Category: ww1 american soldiers

“October 18-20 1918 – Still bad weather …

“October 18-20 1918 – Still bad weather so I hugged the
stove they put at the post. Evacutation to ligineres today.  Austria threatens to surrender and Germany
wants to parlez longer. The Belgians, French and English have taken Zeebrugge and have reached the Holland border.”

American ambulance driver in the Argonne sector – Google map of his route – Arthur B Eddy’s diary – Orleans County Department of History
Photo: October 1918, a thawing out party in the Argonne forest, France – The National
WW1 Museum and Memorial

“After this terrific second Battle of Belleau …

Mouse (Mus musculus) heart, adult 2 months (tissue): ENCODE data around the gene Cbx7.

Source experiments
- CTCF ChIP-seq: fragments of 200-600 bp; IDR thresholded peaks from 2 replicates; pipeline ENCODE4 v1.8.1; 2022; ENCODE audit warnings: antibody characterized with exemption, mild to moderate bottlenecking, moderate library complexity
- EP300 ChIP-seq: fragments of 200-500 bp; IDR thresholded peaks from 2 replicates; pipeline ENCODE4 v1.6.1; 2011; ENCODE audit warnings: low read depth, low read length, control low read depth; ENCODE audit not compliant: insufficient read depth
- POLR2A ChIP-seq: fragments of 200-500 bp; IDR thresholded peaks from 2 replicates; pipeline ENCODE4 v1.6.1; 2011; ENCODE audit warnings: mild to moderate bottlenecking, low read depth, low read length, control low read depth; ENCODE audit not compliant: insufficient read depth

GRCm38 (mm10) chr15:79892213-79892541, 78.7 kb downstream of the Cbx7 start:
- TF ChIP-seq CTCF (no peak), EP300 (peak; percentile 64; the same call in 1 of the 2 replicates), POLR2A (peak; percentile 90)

“After this terrific second Battle of
Belleau Woods, an officer brought me tiny kittens curled up
in a German helmet.”

1918, American nurse at the front – The Trained Nurse Vol. 94-95 – Photo: WW1 kittens in a
German Helmet. Note: This German helmet is a Pickelhaube, a model that was replaced in 1916 by
the Stahlhelm

                                              …

                                                                  Extremely happy!

“The
war is going our way in every direction – the hopes of being at home soon makes
me extremely happy!”

October
1918, American soldiers in France – They Called
Them Soldier Boy
s – Photo: 1918, American soldiers having a little fun – University of
Massachusetts Amherst

                                              …

                                                                     C’est fini! Almost…

‘October
14 1918 – Today we heard the great news of the beginning of the end of war. For
the past week rumors have been spread around concerning peace. Yesterday